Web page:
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Group's Effort to Boost Electronic Filing Backfires

Taxes: IRS contradicts preparers' claims about anthrax-related delays processing returns and sending refunds.


A national tax preparers group is urging Americans to file their returns electronically this year ''as a patriotic gesture'' and to avoid anthrax-related postal delays.

The only problem is that the IRS doesn't expect any slowdowns this year in processing returns or getting people their refunds because of anthrax.

''We're always getting strange things in the mail, and we've had screening processes in place for years,'' said IRS spokesman Don Roberts. ''We don't anticipate any changes'' because of anthrax concerns, he said.

The National Assn. of Enrolled Agents sent a news release Wednesday saying just the opposite. The trade group, which represents 10,000 tax preparers, claimed that because of anthrax worries the IRS would use "an off-site mail facility to process all incoming mail," which "could result in delays in refunds and posting of tax filing dates."

The news release went on to say that "extra work, time and effort on the part of IRS employees" to process paper returns could be eliminated "if, as a patriotic gesture of support, every taxpayer would file their returns electronically."

In fact, the IRS processes returns at 10 centers throughout the country and has no plans to use additional mail facilities, Roberts said. The IRS has long screened its mail for dangers such as anthrax as well as for unusual items, such as clothing sent by taxpayers ("the shirt off their backs") and checks carved in wood or made with other unlikely materials, Roberts said.

Electronic filing does save the government time and money, which is why Congress has mandated that 80% of all returns be e-filed by 2007. E-filing also speeds taxpayers' refunds and eliminates most math errors.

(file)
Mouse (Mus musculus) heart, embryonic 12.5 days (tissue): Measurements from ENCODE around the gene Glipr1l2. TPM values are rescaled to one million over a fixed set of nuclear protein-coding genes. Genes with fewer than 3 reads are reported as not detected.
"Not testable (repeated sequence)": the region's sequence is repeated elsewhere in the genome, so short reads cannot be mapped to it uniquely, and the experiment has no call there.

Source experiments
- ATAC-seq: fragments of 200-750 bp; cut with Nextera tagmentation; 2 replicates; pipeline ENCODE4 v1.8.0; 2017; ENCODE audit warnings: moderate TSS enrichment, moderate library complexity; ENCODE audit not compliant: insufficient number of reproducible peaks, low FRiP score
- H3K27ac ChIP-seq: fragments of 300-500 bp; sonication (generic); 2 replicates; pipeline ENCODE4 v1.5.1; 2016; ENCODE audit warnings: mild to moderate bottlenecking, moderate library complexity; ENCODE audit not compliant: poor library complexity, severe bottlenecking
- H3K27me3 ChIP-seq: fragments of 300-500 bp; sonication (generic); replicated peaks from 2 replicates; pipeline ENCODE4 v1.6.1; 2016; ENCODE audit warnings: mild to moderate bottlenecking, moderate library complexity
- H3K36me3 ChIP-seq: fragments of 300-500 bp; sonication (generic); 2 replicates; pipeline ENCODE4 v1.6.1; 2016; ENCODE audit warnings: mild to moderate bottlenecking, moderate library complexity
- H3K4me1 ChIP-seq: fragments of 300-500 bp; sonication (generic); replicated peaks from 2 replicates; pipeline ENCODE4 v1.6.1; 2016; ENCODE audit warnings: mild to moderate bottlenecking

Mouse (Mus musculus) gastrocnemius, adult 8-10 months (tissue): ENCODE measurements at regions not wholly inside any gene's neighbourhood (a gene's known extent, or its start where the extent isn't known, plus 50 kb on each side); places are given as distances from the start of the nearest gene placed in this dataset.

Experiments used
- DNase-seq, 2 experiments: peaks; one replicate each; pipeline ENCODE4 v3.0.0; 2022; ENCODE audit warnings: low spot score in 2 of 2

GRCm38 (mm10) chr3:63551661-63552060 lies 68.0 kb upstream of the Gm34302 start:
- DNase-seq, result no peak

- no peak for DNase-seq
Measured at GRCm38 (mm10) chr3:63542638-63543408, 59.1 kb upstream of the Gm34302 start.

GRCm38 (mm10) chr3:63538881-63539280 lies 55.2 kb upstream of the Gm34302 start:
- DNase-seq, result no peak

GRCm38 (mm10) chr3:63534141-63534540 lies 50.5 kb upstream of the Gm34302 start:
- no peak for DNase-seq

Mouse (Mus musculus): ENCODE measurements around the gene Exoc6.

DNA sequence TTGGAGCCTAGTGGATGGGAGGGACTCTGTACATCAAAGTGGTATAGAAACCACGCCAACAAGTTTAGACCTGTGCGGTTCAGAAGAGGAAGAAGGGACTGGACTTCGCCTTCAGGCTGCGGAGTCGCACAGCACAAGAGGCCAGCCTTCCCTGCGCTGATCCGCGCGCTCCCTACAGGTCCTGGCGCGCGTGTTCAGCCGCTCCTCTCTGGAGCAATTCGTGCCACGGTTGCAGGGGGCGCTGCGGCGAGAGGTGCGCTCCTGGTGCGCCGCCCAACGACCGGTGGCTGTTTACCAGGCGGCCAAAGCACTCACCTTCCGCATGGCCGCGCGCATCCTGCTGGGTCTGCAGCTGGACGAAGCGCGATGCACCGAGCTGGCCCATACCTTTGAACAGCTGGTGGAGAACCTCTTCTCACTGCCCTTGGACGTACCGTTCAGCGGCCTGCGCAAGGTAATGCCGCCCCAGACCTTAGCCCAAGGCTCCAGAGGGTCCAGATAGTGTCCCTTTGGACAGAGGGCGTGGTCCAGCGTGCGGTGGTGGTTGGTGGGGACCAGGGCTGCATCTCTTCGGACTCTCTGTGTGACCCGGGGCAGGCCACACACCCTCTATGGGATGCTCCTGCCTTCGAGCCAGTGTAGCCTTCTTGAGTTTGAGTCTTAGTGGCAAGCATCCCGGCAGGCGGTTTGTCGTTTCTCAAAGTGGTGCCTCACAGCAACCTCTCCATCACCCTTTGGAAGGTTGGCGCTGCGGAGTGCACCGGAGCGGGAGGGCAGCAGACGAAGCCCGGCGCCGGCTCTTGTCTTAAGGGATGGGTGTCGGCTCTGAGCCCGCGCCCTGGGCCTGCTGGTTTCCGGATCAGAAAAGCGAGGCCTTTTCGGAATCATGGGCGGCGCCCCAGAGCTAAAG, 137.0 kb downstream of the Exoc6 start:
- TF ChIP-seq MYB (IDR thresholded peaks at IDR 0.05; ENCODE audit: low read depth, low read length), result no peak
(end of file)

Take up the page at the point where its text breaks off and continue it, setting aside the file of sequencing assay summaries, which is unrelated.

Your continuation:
Last year, some 40 million of the 127 million taxpayers who filed returns did so electronically, and the IRS hopes 45 million will use e-filing this year.

"We certainly like the idea of people encouraging electronic filing, but we don't exactly agree with the way [the NAEA] got there," Roberts said.

Sharon Cranford, the NAEA's director of public policy, said she and other NAEA officials were briefed by senior IRS officials in December about possible anthrax-related delays during the filing season.

Cranford said the news release, which was drafted and sent while she was on vacation, probably should not have predicted that there would be problems.

"I would have crafted it more artfully," Cranford said.

The IRS did experience some delays last year in getting its mail because of anthrax detected at Washington's Brentwood postal facility, which processes mail for the service's headquarters as well as for many other government agencies in the nation's capitol.

The IRS issued a news release Dec. 20 saying that taxpayers who had filed petitions with the U.S. Tax Court might have received collection notices in error because of mail delays.

The Tax Court, which normally notifies the IRS to stop collection actions when it receives a taxpayer's petition to hear a case, did not receive mail postmarked in mid-October until Nov. 29 because of the Brentwood problems.




The Benefits of E-Filing

Filing a tax return electronically can dramatically speed up a refund and eliminate math and other errors that can delay a return's processing. Here's what taxpayers should know:

Why e-file? E-filing can result in a refund in two to three weeks, compared with four to eight weeks for a return on paper.

To speed refunds further, taxpayers can ask the Internal Revenue Service to deposit returns directly in their bank accounts. E-filing also eliminates common mistakes such as incorrect Social Security numbers.

How to e-file: Returns can be filed electronically via a tax preparer, by using tax-preparation software such as Intuit's TurboTax or by using a tax-preparation Web site such as H&R Block's The cost is typically included in the tax preparation fee, although some preparers charge an additional $20 or so.

How to pay: Taxpayers who owe the IRS money also can file their returns electronically. These taxpayers can either mail a check, pay by credit card or instruct the IRS to deduct the balance owed from their bank accounts.

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